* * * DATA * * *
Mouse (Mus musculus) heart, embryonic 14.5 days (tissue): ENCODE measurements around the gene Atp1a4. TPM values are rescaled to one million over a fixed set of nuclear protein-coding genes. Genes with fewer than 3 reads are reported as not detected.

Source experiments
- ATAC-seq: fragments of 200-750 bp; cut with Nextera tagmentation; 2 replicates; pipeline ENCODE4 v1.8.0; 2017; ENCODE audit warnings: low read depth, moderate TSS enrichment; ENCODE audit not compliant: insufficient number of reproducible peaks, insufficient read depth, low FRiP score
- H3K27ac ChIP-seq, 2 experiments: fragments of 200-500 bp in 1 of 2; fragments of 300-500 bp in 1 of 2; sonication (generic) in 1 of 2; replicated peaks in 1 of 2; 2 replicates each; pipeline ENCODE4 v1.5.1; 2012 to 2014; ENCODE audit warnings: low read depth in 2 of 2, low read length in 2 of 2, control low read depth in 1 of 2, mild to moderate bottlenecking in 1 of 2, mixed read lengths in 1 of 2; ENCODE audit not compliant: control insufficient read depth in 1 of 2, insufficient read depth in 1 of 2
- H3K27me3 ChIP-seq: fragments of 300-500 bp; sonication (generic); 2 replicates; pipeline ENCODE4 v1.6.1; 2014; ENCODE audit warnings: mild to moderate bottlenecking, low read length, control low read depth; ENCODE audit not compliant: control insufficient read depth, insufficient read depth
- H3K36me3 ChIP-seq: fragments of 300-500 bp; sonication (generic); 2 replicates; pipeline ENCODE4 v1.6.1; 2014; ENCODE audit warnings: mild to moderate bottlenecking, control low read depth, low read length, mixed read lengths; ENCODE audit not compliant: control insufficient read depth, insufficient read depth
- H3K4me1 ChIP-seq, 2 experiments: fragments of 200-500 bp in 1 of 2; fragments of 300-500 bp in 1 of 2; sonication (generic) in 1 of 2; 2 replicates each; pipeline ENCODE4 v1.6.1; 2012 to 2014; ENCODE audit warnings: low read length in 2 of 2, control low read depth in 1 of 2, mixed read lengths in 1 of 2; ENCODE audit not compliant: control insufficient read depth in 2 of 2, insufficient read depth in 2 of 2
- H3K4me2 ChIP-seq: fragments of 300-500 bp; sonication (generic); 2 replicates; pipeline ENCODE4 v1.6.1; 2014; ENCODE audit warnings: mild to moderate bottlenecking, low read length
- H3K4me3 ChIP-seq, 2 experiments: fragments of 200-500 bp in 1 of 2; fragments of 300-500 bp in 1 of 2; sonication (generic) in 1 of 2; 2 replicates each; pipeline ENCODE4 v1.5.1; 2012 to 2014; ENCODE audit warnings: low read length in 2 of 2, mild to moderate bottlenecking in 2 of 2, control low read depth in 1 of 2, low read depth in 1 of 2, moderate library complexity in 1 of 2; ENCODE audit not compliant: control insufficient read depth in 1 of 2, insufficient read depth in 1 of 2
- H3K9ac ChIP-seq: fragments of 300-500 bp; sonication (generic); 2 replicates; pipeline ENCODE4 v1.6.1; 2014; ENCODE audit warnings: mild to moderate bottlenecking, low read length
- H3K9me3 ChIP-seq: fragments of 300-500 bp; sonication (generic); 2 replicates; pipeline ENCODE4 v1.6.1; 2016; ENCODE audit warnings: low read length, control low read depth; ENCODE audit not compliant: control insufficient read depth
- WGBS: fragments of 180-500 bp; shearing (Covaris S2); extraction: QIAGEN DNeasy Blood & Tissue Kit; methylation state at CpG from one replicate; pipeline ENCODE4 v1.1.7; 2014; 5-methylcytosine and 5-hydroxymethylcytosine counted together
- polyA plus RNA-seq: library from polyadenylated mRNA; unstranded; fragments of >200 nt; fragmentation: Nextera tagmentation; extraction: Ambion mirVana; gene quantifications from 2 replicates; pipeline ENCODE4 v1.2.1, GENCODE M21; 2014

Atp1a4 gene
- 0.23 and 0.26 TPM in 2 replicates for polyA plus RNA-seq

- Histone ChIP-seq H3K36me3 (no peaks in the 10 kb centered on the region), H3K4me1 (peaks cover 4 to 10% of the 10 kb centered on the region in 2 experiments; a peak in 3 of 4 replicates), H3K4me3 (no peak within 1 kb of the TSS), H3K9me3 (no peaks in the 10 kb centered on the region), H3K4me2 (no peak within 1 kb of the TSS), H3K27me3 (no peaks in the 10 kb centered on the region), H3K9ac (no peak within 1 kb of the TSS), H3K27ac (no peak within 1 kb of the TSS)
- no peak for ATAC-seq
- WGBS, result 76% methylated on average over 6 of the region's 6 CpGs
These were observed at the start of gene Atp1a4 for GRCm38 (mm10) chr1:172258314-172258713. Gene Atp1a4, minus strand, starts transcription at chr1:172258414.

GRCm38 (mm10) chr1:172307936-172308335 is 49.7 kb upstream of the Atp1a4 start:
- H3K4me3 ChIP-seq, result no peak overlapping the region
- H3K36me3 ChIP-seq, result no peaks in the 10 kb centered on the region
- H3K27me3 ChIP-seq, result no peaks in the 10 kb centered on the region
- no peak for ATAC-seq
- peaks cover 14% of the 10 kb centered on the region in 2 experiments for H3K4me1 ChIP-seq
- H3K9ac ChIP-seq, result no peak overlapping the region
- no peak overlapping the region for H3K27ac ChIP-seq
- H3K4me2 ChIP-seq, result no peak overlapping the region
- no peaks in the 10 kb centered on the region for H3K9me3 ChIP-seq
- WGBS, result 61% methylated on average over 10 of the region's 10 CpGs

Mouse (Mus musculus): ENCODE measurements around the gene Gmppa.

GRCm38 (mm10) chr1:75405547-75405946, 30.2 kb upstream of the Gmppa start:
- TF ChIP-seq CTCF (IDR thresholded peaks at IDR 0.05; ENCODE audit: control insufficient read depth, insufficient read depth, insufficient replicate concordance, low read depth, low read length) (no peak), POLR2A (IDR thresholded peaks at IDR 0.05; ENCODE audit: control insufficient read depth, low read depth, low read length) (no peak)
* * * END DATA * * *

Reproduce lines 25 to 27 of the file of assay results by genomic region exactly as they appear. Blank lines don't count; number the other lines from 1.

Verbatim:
- peaks cover 14% of the 10 kb centered on the region in 2 experiments for H3K4me1 ChIP-seq
- H3K9ac ChIP-seq, result no peak overlapping the region
- no peak overlapping the region for H3K27ac ChIP-seq